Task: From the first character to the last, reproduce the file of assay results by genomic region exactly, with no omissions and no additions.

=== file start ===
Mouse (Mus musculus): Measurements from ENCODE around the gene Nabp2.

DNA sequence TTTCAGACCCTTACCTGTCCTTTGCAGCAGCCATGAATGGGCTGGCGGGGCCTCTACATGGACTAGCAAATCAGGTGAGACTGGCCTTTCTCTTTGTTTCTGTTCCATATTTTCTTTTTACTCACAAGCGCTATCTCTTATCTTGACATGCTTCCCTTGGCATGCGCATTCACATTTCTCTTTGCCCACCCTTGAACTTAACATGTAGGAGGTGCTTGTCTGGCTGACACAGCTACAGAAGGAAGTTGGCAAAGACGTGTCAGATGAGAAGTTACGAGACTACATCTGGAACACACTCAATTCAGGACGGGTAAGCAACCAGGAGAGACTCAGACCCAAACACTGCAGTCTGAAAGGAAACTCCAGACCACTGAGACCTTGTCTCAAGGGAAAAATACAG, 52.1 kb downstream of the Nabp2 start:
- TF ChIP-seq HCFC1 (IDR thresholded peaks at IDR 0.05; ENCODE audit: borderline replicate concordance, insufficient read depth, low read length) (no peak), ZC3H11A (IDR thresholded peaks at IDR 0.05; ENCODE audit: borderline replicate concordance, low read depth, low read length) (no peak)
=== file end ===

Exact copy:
Mouse (Mus musculus): Measurements from ENCODE around the gene Nabp2.

DNA sequence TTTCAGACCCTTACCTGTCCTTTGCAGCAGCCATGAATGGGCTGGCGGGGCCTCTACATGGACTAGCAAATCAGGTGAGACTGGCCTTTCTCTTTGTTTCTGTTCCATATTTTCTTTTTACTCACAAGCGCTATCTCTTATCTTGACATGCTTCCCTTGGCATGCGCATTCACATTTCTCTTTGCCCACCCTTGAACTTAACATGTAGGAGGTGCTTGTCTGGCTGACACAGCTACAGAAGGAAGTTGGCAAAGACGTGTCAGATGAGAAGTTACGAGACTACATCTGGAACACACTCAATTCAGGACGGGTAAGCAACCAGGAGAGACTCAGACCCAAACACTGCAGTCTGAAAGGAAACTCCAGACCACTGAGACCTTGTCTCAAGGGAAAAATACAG, 52.1 kb downstream of the Nabp2 start:
- TF ChIP-seq HCFC1 (IDR thresholded peaks at IDR 0.05; ENCODE audit: borderline replicate concordance, insufficient read depth, low read length) (no peak), ZC3H11A (IDR thresholded peaks at IDR 0.05; ENCODE audit: borderline replicate concordance, low read depth, low read length) (no peak)